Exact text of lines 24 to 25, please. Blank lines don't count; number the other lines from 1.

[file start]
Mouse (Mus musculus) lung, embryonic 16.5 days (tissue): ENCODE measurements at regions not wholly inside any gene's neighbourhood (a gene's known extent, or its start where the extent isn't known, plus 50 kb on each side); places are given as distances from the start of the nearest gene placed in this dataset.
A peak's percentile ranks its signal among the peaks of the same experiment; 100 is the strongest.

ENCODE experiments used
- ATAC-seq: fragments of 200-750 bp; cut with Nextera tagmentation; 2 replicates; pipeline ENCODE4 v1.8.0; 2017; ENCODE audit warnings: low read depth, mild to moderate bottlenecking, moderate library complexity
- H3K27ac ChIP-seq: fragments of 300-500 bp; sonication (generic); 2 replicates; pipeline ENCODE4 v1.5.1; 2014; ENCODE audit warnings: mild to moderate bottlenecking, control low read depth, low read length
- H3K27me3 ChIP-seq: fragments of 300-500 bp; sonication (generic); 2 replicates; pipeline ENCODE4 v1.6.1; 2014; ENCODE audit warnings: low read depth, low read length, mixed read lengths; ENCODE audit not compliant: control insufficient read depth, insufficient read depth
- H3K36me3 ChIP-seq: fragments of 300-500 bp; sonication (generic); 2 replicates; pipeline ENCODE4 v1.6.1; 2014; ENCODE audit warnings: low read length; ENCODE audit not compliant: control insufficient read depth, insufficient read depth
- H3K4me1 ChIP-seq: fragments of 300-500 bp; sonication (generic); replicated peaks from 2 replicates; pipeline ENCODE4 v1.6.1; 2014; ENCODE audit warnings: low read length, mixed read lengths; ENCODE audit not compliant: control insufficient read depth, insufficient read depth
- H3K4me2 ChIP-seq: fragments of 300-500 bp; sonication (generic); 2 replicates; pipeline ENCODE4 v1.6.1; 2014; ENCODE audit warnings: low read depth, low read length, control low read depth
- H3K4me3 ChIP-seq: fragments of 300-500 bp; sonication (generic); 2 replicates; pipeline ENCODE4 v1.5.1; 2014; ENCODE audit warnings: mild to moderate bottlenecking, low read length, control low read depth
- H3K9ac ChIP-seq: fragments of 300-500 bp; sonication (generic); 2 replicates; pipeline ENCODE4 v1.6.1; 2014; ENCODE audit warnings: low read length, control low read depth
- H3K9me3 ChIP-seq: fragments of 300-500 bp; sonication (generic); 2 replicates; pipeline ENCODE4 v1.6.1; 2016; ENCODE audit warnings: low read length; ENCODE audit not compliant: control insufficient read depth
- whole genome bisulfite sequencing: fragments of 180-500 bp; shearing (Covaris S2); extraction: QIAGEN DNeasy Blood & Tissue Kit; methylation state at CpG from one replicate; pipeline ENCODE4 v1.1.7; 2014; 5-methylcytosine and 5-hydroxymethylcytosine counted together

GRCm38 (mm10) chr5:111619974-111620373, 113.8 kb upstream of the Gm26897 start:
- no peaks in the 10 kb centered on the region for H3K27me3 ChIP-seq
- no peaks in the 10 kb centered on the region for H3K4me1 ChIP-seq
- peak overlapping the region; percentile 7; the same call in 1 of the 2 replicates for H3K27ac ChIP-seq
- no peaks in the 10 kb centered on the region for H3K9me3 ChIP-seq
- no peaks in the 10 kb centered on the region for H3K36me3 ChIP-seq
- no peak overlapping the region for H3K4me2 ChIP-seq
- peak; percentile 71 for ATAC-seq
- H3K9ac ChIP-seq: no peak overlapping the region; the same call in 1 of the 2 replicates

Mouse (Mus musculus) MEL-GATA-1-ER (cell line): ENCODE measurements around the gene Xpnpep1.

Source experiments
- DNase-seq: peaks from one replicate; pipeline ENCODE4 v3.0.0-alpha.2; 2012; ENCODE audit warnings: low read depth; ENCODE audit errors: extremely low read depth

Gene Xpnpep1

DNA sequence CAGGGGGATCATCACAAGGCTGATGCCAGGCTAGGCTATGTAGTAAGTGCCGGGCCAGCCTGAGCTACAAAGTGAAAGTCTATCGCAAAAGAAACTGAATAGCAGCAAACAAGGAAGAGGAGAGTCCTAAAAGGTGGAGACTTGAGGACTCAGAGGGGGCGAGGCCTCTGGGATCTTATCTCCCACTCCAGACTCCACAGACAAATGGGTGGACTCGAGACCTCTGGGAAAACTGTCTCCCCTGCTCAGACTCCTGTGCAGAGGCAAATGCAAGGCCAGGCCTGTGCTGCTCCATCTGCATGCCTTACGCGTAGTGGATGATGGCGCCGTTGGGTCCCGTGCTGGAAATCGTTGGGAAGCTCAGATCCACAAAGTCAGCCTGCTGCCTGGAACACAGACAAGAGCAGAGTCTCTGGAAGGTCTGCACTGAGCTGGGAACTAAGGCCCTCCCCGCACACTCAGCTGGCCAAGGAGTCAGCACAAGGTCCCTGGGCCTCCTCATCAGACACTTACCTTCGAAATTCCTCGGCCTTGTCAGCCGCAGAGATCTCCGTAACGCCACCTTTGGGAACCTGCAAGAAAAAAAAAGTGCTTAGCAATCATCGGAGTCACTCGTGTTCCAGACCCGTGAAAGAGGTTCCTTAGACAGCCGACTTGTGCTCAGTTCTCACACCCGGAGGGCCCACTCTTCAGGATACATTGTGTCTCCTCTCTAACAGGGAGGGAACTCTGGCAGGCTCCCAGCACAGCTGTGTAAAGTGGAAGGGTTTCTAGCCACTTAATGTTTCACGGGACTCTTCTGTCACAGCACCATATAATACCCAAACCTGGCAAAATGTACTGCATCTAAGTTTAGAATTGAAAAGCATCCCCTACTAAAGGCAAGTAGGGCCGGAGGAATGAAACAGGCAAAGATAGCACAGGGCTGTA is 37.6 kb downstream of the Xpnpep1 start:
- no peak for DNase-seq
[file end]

Source experiments
- DNase-seq: peaks from one replicate; pipeline ENCODE4 v3.0.0-alpha.2; 2012; ENCODE audit warnings: low read depth; ENCODE audit errors: extremely low read depth